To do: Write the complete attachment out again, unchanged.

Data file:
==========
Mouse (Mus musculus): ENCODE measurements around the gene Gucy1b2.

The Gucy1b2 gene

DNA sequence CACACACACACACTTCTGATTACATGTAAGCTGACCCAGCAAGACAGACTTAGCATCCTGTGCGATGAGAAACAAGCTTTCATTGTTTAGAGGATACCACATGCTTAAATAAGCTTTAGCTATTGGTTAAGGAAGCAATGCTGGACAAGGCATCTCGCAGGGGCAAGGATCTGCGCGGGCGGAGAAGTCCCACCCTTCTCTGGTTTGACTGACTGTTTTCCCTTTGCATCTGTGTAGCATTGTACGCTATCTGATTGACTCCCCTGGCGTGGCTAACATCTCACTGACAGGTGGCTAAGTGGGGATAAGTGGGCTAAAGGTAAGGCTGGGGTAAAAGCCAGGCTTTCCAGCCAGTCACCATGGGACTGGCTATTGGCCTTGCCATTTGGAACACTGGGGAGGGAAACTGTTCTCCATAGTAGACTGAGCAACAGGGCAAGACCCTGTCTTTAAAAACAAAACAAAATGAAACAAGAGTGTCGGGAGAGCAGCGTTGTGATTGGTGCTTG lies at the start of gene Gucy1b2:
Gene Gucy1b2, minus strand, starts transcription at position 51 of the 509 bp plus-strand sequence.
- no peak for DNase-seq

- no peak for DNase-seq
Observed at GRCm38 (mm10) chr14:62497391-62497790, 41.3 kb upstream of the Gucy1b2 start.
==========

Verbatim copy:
Mouse (Mus musculus): ENCODE measurements around the gene Gucy1b2.

The Gucy1b2 gene

DNA sequence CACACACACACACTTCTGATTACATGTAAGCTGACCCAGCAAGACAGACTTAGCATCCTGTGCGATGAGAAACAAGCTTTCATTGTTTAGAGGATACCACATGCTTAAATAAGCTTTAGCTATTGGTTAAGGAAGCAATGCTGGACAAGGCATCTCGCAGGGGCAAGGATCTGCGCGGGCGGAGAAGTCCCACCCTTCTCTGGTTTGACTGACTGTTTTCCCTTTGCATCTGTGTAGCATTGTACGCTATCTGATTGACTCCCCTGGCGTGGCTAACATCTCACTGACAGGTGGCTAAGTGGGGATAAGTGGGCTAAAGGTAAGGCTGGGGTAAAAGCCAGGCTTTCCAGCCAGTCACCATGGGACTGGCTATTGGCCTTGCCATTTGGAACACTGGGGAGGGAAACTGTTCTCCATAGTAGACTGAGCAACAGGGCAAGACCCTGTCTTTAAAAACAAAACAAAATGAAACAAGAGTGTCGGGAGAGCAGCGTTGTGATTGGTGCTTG lies at the start of gene Gucy1b2:
Gene Gucy1b2, minus strand, starts transcription at position 51 of the 509 bp plus-strand sequence.
- no peak for DNase-seq

- no peak for DNase-seq
Observed at GRCm38 (mm10) chr14:62497391-62497790, 41.3 kb upstream of the Gucy1b2 start.